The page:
And everything, if you think of comics who are on a show that's like from 10, 15, 20 years ago, and you think of it as the biggest thing. You know, some shows stay forever with people and some don't. So it's sort of this continuous thing. I think when you freelance, you believe in the sense that everything can fall apart. And I don't know that that feeling ever leaves you. Even if it's fine. And by all observation you'd be like, "Well that's a crazy thought." I definitely have friends who I'm like, who in my head I'm like, "You're wildly successful. "How could you possibly be anxious "about something changing?" And it's like, "I guess it's just forever," that anxiety.
I wonder if that's a human, is that people like that become creators and entrepreneurs or is it when you're a creator and entrepreneur and you've had the rug yanked out from under you a couple times you start living it.
Right, I don't know.
Observation. I don't know my comedy genre as well as I should. It's all funny to me.
That's the next title of my album. (laughs)
You, I think it's actually, I read this once, observational comedy, is that right?
Sure, meaning my comedy?
You bring in shit that you find in the world.
I don't know what you'd call it. And I will say that partially it's because you know, when I was in college there wasn't a stand up scene. There was just sort of, I ran a show but I would just ask anyone I thought was funny to tell a story or do something. And so I would basically try stuff in front of whatever audience. And some of it was jokes, like a sort of straight up joke. And sometimes it would be a letter. And sometimes it would be some weird thing. And basically if it made people laugh I would keep it. And if it didn't I would try to change it or get rid of it. And so it was that sort of trial and error thing. But then as a result a lot of my act is, "Here's a letter I wrote. "Here's a weird thing I did. "Or I recorded this." So yeah, it's become a range of everything from, "Here's an observation or here's a story, "here's an anecdote. "And then here's some weird internet, "not prank but bit, LinkedIn profile." Or I did this, but then then I really do it. Or here's a calendar I made of paintings. Or I tried at some point to get paintings into a Whole Foods near my house. Because they said they were gonna partner with local artists. And so I made a bunch of paintings. And the closest I got was when I got to perform that bit on Seth Meyers. And then that escalated, like how close I was. And they had set a meeting and then it clearly fell away. They definitely did not wanna put my stuff up next to the broccoli. (laughs) But it was very close to being discussed. And I kind of was like, "Well I mostly wanted "to make the joke than,--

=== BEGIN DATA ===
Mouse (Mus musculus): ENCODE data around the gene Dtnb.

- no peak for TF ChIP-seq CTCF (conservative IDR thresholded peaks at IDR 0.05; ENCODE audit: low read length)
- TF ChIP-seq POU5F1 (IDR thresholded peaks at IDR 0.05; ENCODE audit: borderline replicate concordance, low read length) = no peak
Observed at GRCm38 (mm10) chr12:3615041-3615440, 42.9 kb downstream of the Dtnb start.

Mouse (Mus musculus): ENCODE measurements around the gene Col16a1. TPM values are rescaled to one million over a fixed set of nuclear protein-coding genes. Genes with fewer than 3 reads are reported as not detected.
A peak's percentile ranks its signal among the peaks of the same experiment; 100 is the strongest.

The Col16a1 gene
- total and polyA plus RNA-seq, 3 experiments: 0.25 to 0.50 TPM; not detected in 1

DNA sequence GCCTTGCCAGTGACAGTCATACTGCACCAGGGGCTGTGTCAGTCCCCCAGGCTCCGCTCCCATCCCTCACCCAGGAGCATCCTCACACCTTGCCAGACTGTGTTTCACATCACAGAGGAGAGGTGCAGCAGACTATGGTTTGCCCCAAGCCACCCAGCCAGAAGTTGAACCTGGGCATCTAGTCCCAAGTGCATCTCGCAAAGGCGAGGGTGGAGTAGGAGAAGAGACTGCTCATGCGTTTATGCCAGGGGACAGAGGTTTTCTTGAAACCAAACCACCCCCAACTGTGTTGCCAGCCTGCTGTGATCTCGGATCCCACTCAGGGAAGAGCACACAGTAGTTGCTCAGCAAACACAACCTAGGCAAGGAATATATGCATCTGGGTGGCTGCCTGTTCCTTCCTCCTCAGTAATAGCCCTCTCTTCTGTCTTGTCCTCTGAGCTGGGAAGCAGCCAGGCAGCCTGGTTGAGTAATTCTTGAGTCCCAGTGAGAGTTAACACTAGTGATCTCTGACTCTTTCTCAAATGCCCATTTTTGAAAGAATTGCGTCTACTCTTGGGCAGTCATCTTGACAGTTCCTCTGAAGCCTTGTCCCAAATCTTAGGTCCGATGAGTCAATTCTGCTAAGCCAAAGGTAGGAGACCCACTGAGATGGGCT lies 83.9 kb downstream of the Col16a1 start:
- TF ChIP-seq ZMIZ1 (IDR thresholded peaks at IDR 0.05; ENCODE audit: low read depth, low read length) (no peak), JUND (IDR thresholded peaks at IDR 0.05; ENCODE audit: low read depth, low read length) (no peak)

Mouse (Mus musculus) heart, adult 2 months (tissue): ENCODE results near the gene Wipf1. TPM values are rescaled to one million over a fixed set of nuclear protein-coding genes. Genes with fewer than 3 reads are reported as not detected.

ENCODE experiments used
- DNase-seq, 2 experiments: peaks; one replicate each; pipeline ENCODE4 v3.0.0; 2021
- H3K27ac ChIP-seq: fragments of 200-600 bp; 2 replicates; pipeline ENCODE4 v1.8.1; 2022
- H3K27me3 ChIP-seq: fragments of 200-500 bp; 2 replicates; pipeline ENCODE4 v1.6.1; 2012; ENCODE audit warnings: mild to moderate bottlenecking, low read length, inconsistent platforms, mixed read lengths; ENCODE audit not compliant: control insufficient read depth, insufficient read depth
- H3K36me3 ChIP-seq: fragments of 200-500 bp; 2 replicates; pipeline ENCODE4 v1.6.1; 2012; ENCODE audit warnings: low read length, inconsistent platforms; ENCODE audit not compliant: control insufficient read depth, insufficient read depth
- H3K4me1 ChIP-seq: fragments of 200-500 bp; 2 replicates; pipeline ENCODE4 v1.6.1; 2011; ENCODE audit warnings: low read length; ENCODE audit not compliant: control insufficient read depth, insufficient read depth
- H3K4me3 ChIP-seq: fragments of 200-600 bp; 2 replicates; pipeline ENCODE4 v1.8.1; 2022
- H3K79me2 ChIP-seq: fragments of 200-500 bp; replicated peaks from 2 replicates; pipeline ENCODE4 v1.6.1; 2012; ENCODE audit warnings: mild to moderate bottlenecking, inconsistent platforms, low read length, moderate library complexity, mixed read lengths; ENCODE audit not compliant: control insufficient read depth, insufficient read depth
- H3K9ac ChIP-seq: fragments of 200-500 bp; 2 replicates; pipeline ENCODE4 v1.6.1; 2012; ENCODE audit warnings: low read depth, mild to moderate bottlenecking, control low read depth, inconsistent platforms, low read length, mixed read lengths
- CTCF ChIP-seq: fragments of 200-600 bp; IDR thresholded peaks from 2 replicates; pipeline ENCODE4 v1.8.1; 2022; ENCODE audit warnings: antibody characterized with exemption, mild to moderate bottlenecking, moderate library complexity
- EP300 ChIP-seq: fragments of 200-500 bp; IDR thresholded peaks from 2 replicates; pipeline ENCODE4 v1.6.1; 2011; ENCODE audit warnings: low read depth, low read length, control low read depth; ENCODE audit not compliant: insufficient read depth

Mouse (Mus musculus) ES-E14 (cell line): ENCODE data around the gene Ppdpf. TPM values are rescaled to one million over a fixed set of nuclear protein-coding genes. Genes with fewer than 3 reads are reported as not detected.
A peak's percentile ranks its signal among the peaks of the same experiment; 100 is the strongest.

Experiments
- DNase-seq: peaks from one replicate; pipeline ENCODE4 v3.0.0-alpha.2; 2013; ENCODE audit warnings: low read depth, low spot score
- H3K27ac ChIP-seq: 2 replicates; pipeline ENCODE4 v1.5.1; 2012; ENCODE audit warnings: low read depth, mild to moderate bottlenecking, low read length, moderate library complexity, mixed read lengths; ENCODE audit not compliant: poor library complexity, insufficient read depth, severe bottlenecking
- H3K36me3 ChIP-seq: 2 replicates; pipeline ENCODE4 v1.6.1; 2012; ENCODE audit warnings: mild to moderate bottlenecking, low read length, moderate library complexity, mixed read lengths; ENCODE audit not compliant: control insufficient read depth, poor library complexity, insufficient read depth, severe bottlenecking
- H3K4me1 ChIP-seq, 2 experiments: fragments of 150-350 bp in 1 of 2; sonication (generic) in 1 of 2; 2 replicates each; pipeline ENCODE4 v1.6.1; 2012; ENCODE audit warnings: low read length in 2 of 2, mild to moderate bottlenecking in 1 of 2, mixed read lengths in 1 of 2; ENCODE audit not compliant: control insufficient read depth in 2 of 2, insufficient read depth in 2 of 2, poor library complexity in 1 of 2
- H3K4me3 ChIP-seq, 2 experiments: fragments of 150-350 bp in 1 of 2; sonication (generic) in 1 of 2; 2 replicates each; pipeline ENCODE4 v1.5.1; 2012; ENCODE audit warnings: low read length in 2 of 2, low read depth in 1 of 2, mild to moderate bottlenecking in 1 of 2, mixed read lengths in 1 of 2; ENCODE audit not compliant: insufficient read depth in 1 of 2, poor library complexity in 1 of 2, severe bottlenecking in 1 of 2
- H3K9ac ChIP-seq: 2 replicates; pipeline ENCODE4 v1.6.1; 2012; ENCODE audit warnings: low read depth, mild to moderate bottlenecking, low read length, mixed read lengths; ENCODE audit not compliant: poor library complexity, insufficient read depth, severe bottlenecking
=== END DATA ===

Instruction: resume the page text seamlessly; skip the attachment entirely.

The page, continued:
More than the actual--
Well I would be very happy to have had it. And I had a lot of people being, "Will you put the paintings up at our cafe or gallery?" And I was like, "No, I really just want them "at this Whole Foods." That's sort of the joke, but anyway.
But what about the LinkedIn profile. Because I think I've heard that bit.
So that was, basically, and it's funny once I think I did it on a special. Then LinkedIn was like, "Oh you can't actually." But I basically wrote that I was the VP of Verizon. And when you're filling it out, little drop down things, like, "Do you mean this Verizon?" Like the official Verizon? And I was like, "Yes." And so as a result, for two years or whatever it was, I would get a lot of, "Join this organization of vice presidents." And, "Here's other offers for you." And they'd all be kind of within my area of various vice president and similar roles, that they would be pitching me. And I imagine, recommending me to whatever company. Where Pfizer is like, "I don't know, "oh the vice president, VP from Verizon. "He would be perfect, to run."
Give me some more examples of that. I'd heard the LinkedIn one.
So I took out Facebook ads at one point.
That's the one that I saw.
So I took out Facebook ads because you could just target. You can go, "I want people who like "hockey and Belle and Sebastian." And then you could put some really weird ad. And here's the funny thing, you can also direct, I don't know if this is still true. Because I did this, I don't know, five years ago. So you could, at the time, direct them to any website. So you could be like, "I want this weird ad "to go to hockey fans." And then sends them to CNN or sends them to the White House. Or a page, or your website, you could put it anywhere. I don't know if that is still the case.
I think it is.
I guess the assumption is no one will spend their money on ads for (laughs) other people. But it also is very fun to play around with. And depending on how you do it, so you can be, either, charged with people seeing it. Or charged, I think, by clicks. And if you just do it where you just don't care if anyone clicks on it, you just want it to appear, you can really reach a lot of people. It's very easy to reach thousands of people as long as clicking isn't what you're going for. As long as you don't wanna be fully effective with your ad.
While you're paying for your ad to go to someone else.
You can spend a lot of money.
I can't remember what I sent people to. I think at times it was my site, but at times it was just whatever I thought would be funny, related to the ad.
Is that your primary source of comedy?